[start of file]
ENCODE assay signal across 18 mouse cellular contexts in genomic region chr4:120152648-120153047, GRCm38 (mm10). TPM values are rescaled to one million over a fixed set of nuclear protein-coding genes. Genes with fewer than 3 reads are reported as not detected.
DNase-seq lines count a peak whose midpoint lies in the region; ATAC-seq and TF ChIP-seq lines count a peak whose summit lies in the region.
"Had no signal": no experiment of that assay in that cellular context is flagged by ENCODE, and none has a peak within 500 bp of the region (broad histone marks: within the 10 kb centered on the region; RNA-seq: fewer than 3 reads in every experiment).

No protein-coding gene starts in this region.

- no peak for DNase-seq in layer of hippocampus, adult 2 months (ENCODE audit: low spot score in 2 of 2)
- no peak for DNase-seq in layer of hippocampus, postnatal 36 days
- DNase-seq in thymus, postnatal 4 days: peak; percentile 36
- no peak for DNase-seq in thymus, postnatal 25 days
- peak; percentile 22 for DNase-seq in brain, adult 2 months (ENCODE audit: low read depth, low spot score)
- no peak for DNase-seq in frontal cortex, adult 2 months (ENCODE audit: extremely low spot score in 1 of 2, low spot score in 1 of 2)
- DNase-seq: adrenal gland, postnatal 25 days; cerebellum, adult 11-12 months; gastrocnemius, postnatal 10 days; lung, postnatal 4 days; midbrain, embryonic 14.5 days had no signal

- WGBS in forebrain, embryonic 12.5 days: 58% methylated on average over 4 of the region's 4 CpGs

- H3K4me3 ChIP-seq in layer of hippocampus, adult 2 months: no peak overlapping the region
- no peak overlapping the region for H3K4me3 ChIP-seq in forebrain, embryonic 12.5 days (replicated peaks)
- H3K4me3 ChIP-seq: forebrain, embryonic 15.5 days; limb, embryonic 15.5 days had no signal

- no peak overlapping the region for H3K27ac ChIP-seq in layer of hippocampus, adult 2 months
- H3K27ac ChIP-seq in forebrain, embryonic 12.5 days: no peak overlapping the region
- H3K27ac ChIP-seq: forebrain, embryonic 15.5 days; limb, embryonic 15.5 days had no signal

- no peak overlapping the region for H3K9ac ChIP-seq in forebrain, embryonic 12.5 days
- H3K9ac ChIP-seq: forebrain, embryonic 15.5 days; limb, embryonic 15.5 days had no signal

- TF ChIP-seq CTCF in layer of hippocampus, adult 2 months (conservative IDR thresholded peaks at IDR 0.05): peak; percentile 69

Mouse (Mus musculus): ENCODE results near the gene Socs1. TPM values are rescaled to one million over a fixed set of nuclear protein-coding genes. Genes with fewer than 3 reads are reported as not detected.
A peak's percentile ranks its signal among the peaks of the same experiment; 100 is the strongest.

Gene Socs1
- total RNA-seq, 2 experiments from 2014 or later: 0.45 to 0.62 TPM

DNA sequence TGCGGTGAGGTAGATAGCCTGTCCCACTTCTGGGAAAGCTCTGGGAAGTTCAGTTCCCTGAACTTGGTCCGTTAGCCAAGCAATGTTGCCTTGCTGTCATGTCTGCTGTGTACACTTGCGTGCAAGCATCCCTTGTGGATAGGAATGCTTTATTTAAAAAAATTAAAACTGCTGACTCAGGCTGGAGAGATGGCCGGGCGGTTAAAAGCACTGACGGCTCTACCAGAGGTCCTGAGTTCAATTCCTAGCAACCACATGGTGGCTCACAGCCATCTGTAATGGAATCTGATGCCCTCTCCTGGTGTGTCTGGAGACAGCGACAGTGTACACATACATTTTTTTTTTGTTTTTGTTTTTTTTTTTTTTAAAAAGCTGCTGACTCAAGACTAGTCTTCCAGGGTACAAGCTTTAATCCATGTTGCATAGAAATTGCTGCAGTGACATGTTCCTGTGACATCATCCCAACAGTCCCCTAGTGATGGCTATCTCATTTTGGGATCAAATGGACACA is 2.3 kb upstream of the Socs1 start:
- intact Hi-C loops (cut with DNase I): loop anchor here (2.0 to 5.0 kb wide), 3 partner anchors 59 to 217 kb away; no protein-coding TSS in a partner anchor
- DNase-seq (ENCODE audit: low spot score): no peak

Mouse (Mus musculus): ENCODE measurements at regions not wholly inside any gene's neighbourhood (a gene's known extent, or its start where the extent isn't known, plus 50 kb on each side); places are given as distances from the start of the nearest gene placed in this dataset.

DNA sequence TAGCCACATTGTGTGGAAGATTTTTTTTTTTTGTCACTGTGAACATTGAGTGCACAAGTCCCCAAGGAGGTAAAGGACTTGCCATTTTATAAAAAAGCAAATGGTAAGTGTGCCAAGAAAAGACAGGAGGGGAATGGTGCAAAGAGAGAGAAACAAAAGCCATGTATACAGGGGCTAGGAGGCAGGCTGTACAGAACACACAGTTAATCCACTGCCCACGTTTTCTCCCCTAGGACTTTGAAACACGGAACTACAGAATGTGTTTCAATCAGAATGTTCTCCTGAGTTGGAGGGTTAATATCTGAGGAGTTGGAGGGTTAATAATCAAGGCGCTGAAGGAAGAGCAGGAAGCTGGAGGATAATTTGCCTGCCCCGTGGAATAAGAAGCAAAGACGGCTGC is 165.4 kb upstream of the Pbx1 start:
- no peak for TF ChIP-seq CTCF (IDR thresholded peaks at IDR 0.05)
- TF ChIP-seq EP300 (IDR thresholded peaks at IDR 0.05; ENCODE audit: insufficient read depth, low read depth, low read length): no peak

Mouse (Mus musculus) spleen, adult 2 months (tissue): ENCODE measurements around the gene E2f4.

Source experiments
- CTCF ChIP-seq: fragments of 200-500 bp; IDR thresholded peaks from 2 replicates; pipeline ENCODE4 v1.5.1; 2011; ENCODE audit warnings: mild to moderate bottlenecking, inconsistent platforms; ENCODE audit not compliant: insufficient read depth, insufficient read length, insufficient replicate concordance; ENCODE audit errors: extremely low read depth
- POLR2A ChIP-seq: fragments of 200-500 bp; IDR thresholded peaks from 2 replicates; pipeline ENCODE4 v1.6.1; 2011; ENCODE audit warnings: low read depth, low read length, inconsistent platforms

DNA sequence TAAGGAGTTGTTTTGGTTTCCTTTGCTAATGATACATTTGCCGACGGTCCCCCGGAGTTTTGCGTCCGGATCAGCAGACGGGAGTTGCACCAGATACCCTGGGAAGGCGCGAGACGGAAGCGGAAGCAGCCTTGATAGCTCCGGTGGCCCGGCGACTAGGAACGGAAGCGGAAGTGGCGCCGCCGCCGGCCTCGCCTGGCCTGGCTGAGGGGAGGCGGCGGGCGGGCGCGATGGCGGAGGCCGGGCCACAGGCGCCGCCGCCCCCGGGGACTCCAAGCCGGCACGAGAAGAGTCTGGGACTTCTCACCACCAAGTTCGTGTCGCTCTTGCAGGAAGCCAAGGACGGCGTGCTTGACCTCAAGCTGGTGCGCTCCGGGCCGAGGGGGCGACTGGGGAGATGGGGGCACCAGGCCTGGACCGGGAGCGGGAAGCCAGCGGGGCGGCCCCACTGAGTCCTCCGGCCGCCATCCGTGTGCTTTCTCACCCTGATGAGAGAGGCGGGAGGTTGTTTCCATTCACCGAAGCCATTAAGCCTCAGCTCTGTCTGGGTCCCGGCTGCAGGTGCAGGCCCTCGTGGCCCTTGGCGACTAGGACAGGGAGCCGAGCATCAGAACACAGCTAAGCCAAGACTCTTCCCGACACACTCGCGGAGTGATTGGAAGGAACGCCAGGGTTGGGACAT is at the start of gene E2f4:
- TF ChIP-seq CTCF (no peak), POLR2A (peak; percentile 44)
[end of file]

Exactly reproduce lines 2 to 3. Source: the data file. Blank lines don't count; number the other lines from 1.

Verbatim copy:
DNase-seq lines count a peak whose midpoint lies in the region; ATAC-seq and TF ChIP-seq lines count a peak whose summit lies in the region.
"Had no signal": no experiment of that assay in that cellular context is flagged by ENCODE, and none has a peak within 500 bp of the region (broad histone marks: within the 10 kb centered on the region; RNA-seq: fewer than 3 reads in every experiment).